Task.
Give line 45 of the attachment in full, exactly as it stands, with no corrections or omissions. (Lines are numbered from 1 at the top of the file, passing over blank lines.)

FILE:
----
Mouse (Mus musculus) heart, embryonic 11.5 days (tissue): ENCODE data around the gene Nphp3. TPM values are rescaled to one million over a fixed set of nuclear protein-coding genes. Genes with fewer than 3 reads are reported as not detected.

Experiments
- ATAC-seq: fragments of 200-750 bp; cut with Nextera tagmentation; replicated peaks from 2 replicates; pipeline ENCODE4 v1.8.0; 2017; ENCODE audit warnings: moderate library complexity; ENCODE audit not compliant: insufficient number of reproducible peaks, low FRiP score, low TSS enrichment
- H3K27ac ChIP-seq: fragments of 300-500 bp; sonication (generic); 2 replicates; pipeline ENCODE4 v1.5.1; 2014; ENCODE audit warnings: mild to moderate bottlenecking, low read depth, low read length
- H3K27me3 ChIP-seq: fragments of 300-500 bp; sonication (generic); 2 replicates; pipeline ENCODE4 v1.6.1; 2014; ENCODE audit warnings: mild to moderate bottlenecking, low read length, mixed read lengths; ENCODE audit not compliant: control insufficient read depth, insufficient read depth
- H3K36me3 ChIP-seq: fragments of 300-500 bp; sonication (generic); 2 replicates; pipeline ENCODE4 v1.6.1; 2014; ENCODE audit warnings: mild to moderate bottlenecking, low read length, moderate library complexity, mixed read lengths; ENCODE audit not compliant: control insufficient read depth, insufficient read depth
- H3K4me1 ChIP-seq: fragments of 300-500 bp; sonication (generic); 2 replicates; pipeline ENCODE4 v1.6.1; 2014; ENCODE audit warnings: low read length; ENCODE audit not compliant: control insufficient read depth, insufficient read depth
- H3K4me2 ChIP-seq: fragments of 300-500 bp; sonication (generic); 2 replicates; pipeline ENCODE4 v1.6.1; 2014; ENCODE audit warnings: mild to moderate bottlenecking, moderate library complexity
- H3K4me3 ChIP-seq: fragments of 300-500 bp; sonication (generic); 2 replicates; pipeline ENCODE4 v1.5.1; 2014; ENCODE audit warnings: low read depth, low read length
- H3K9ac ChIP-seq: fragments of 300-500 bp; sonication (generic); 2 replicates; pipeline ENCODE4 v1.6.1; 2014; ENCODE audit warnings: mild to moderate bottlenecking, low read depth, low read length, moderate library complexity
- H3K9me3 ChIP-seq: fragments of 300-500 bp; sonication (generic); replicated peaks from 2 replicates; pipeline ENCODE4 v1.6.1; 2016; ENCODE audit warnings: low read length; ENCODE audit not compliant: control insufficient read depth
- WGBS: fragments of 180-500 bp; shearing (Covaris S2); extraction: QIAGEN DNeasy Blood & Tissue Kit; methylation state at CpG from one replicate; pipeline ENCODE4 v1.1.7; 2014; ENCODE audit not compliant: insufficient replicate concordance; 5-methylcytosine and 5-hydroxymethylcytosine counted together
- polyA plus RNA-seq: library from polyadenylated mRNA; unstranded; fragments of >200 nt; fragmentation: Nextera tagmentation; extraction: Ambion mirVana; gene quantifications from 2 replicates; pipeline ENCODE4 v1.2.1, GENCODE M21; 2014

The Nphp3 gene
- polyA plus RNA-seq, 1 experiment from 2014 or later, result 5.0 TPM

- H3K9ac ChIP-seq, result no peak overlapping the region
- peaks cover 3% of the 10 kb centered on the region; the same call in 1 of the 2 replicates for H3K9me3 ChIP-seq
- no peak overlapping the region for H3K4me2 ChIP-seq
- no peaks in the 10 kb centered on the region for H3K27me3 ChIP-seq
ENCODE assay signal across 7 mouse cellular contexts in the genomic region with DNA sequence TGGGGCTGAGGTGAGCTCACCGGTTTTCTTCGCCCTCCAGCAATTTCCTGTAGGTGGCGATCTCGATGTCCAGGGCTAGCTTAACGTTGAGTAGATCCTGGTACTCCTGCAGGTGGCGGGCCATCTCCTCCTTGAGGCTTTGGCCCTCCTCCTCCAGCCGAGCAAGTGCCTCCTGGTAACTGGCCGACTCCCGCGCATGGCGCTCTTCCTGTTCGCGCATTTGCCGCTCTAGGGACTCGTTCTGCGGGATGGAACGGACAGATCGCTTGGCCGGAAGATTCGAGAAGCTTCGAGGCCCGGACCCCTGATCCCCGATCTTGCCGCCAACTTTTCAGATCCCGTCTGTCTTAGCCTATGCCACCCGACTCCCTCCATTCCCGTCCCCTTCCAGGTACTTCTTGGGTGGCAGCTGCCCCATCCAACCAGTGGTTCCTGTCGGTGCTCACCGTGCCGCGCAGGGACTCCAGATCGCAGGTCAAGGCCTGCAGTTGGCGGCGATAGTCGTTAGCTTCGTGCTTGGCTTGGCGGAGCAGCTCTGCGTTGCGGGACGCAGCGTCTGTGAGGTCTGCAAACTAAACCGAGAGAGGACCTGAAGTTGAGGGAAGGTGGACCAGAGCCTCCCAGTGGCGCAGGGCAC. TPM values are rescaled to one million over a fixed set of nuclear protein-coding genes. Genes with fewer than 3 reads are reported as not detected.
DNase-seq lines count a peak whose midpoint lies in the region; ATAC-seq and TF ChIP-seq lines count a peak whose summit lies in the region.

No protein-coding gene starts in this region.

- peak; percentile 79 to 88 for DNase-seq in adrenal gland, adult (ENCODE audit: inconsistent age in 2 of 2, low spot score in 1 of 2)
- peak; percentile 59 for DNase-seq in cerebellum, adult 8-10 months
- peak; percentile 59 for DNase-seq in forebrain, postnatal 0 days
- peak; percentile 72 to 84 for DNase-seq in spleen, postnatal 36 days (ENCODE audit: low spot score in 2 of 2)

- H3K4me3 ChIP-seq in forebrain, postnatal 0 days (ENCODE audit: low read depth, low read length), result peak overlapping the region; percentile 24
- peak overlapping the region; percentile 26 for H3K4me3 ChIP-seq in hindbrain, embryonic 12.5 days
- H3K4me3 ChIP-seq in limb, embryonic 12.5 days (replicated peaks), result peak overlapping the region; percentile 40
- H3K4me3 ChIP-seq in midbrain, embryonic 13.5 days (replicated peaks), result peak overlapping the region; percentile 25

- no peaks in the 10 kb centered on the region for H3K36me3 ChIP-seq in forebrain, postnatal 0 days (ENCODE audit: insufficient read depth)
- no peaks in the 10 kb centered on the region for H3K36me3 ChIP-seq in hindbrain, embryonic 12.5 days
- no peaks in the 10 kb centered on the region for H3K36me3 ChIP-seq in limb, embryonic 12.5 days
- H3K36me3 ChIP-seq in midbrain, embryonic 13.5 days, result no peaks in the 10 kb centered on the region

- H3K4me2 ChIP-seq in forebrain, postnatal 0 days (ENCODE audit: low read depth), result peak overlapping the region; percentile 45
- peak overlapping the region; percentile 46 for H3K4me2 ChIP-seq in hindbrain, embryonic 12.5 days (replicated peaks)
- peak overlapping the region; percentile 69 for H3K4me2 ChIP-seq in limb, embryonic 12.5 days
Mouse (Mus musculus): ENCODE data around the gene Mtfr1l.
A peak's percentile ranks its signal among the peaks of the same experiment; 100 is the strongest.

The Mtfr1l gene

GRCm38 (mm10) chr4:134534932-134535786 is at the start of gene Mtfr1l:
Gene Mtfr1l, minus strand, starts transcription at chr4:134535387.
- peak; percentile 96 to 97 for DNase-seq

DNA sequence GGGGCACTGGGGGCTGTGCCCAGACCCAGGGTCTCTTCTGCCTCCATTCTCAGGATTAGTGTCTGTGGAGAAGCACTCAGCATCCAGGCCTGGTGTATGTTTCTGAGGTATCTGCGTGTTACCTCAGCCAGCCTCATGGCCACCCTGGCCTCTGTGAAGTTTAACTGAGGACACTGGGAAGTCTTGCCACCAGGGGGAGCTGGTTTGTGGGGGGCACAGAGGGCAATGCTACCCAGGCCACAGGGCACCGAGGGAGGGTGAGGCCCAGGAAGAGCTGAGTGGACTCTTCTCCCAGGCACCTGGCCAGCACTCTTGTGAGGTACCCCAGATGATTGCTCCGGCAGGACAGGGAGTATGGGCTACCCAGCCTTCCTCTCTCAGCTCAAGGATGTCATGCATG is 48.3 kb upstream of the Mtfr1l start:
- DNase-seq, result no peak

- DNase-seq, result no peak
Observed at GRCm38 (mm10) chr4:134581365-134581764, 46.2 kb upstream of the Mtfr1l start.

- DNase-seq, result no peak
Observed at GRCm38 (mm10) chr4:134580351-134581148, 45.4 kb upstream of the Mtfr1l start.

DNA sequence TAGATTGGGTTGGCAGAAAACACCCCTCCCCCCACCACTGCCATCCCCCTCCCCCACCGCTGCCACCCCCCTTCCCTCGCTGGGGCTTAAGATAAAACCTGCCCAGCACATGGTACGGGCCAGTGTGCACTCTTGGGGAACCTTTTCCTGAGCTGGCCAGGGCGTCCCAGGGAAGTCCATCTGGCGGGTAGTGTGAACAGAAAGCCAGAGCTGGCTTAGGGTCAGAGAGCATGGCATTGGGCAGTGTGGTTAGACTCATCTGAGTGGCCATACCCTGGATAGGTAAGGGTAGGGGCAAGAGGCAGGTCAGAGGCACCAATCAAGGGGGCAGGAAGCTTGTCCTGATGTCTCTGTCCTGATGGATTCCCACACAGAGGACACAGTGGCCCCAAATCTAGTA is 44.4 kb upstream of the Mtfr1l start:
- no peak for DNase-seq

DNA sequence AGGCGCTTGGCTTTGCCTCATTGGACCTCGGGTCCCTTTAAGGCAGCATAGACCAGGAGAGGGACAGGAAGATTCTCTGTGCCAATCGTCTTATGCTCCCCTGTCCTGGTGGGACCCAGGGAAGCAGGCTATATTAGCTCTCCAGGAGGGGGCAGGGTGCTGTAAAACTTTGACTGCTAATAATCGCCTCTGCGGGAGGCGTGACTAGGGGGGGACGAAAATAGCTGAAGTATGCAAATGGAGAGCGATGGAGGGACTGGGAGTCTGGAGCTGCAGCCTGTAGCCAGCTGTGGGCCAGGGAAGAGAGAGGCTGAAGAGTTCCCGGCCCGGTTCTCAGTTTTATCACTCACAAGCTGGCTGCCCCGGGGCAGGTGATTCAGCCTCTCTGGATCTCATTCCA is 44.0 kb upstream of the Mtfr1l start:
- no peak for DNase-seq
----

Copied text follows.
- DNase-seq, result no peak